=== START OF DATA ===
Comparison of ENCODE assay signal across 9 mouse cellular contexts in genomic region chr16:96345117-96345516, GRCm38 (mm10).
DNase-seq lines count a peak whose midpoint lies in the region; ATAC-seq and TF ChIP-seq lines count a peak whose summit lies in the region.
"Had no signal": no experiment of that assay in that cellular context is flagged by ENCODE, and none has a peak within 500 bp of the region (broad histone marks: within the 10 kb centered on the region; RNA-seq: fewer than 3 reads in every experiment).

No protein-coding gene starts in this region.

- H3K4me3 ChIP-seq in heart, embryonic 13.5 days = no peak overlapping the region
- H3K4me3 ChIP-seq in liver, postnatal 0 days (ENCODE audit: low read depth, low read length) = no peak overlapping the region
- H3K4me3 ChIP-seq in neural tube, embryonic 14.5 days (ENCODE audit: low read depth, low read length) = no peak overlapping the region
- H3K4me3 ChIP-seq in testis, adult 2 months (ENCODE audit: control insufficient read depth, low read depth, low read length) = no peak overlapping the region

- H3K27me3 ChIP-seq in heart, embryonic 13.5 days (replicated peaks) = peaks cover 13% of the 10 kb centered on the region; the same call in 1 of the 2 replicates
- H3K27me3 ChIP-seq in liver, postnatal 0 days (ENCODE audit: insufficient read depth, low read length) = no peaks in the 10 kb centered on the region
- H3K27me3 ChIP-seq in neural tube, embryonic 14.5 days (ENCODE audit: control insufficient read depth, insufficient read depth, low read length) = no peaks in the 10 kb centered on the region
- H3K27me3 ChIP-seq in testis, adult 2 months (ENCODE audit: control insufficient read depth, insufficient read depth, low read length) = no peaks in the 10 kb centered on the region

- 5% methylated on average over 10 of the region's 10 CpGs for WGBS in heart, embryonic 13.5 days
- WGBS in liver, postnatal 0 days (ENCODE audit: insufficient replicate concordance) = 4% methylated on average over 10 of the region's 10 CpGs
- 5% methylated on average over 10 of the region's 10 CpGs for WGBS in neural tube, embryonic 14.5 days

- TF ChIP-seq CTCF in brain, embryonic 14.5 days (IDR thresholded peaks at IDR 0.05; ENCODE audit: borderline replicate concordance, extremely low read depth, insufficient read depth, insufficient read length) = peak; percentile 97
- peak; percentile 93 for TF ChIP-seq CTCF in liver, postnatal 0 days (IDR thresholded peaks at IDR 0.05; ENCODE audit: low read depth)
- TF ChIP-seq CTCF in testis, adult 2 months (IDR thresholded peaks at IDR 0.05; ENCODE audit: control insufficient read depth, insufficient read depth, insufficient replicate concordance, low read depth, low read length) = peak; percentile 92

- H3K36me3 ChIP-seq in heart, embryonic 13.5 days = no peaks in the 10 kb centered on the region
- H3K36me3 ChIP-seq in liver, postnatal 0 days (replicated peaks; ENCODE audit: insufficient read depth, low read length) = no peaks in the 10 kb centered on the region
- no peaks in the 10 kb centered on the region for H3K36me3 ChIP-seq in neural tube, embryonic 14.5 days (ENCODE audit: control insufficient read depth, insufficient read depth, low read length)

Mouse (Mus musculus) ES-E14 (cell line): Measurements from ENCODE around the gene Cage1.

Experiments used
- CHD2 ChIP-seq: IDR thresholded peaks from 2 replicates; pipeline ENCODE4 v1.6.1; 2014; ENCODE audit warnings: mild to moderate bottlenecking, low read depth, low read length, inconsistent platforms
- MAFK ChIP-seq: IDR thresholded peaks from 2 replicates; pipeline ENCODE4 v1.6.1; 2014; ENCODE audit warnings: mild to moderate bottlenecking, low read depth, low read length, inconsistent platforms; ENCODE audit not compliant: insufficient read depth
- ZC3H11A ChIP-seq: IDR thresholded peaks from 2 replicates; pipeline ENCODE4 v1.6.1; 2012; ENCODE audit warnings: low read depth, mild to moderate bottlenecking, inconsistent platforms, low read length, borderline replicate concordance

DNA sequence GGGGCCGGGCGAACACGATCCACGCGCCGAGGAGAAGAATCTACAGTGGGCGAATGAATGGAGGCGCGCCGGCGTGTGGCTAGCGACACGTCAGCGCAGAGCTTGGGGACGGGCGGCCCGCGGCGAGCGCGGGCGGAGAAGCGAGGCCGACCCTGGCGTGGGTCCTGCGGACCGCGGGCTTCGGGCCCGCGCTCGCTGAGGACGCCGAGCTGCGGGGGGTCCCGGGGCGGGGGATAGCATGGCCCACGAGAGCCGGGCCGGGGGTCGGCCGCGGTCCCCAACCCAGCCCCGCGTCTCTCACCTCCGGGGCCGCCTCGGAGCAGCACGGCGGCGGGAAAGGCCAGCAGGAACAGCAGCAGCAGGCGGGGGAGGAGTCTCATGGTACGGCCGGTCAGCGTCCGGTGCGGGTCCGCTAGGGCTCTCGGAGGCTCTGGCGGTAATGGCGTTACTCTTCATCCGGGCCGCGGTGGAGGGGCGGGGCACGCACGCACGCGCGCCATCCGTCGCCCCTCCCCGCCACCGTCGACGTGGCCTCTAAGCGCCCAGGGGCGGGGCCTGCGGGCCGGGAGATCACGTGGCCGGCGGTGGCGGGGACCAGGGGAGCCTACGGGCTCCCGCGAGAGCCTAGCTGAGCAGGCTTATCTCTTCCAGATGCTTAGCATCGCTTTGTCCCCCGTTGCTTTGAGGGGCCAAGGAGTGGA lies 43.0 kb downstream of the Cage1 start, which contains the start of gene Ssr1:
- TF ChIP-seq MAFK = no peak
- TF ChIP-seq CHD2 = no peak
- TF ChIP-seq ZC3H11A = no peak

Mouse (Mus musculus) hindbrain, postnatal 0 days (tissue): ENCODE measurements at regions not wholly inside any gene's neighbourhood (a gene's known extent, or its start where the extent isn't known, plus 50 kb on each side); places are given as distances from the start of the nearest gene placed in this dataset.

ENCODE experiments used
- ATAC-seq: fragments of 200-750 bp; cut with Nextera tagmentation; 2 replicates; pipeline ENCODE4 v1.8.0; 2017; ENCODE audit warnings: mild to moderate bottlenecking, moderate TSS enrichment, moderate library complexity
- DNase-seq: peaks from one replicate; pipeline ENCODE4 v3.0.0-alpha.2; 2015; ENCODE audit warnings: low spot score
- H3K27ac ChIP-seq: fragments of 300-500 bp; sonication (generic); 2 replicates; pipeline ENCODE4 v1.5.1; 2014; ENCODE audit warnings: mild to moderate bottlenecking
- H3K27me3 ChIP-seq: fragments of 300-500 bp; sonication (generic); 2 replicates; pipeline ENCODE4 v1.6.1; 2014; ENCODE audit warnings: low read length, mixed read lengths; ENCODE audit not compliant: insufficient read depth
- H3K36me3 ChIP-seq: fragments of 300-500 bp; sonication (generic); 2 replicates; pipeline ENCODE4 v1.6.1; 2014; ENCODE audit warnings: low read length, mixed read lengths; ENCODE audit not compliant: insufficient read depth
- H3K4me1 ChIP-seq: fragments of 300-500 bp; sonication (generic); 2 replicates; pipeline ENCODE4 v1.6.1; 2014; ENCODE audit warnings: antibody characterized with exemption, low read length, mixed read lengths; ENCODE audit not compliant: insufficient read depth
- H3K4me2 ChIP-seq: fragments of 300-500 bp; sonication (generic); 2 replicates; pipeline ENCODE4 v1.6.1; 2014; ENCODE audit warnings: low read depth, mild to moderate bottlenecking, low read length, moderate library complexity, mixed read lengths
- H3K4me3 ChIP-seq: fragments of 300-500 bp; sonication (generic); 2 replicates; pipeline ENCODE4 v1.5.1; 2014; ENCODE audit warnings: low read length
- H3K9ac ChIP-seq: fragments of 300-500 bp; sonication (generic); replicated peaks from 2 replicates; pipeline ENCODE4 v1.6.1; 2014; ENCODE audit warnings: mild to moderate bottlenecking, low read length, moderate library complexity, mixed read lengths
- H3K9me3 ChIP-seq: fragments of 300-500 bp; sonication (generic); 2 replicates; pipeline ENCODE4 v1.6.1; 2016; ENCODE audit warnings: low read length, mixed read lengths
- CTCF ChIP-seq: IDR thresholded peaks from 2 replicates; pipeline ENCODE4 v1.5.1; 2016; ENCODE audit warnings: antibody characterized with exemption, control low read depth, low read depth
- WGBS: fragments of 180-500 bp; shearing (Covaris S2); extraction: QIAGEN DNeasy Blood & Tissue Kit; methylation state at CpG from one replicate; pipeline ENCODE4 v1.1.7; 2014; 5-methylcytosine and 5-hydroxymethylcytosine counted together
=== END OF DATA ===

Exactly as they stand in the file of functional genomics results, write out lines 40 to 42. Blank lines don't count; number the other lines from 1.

- H3K4me3 ChIP-seq: fragments of 300-500 bp; sonication (generic); 2 replicates; pipeline ENCODE4 v1.5.1; 2014; ENCODE audit warnings: low read length
- H3K9ac ChIP-seq: fragments of 300-500 bp; sonication (generic); replicated peaks from 2 replicates; pipeline ENCODE4 v1.6.1; 2014; ENCODE audit warnings: mild to moderate bottlenecking, low read length, moderate library complexity, mixed read lengths
- H3K9me3 ChIP-seq: fragments of 300-500 bp; sonication (generic); 2 replicates; pipeline ENCODE4 v1.6.1; 2016; ENCODE audit warnings: low read length, mixed read lengths